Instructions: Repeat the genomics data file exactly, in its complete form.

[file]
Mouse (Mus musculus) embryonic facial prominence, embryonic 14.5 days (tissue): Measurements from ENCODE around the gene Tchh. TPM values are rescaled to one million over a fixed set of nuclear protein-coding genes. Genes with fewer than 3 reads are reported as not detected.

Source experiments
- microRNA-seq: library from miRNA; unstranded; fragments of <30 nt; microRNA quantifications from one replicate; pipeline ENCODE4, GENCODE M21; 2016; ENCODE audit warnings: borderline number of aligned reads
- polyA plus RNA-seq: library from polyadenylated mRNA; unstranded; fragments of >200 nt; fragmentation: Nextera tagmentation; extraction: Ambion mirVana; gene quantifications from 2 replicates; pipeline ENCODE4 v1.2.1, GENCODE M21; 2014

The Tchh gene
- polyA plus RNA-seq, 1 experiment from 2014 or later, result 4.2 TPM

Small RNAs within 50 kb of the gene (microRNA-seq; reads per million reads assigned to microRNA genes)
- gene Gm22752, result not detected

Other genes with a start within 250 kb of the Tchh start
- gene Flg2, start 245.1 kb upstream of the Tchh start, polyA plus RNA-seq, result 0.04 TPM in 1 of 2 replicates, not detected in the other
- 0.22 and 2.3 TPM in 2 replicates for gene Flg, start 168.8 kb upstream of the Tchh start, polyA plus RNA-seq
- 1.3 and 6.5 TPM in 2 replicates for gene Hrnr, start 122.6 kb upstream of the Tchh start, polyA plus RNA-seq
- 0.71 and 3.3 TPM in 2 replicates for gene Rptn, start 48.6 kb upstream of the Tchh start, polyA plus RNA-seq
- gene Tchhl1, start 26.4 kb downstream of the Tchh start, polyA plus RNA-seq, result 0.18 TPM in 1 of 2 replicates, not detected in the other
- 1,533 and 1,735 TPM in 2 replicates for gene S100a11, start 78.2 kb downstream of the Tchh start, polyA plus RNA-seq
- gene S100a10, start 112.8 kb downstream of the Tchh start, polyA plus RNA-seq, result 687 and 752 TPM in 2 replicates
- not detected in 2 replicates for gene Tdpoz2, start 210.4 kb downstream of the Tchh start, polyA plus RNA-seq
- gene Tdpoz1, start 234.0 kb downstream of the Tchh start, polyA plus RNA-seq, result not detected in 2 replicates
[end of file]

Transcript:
Mouse (Mus musculus) embryonic facial prominence, embryonic 14.5 days (tissue): Measurements from ENCODE around the gene Tchh. TPM values are rescaled to one million over a fixed set of nuclear protein-coding genes. Genes with fewer than 3 reads are reported as not detected.

Source experiments
- microRNA-seq: library from miRNA; unstranded; fragments of <30 nt; microRNA quantifications from one replicate; pipeline ENCODE4, GENCODE M21; 2016; ENCODE audit warnings: borderline number of aligned reads
- polyA plus RNA-seq: library from polyadenylated mRNA; unstranded; fragments of >200 nt; fragmentation: Nextera tagmentation; extraction: Ambion mirVana; gene quantifications from 2 replicates; pipeline ENCODE4 v1.2.1, GENCODE M21; 2014

The Tchh gene
- polyA plus RNA-seq, 1 experiment from 2014 or later, result 4.2 TPM

Small RNAs within 50 kb of the gene (microRNA-seq; reads per million reads assigned to microRNA genes)
- gene Gm22752, result not detected

Other genes with a start within 250 kb of the Tchh start
- gene Flg2, start 245.1 kb upstream of the Tchh start, polyA plus RNA-seq, result 0.04 TPM in 1 of 2 replicates, not detected in the other
- 0.22 and 2.3 TPM in 2 replicates for gene Flg, start 168.8 kb upstream of the Tchh start, polyA plus RNA-seq
- 1.3 and 6.5 TPM in 2 replicates for gene Hrnr, start 122.6 kb upstream of the Tchh start, polyA plus RNA-seq
- 0.71 and 3.3 TPM in 2 replicates for gene Rptn, start 48.6 kb upstream of the Tchh start, polyA plus RNA-seq
- gene Tchhl1, start 26.4 kb downstream of the Tchh start, polyA plus RNA-seq, result 0.18 TPM in 1 of 2 replicates, not detected in the other
- 1,533 and 1,735 TPM in 2 replicates for gene S100a11, start 78.2 kb downstream of the Tchh start, polyA plus RNA-seq
- gene S100a10, start 112.8 kb downstream of the Tchh start, polyA plus RNA-seq, result 687 and 752 TPM in 2 replicates
- not detected in 2 replicates for gene Tdpoz2, start 210.4 kb downstream of the Tchh start, polyA plus RNA-seq
- gene Tdpoz1, start 234.0 kb downstream of the Tchh start, polyA plus RNA-seq, result not detected in 2 replicates